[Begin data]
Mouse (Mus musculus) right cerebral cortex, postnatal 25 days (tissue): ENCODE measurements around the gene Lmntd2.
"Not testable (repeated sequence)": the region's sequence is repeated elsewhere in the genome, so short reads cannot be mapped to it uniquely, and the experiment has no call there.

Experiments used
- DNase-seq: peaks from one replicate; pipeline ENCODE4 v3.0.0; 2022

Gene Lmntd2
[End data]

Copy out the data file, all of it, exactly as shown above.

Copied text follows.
Mouse (Mus musculus) right cerebral cortex, postnatal 25 days (tissue): ENCODE measurements around the gene Lmntd2.
"Not testable (repeated sequence)": the region's sequence is repeated elsewhere in the genome, so short reads cannot be mapped to it uniquely, and the experiment has no call there.

Experiments used
- DNase-seq: peaks from one replicate; pipeline ENCODE4 v3.0.0; 2022

Gene Lmntd2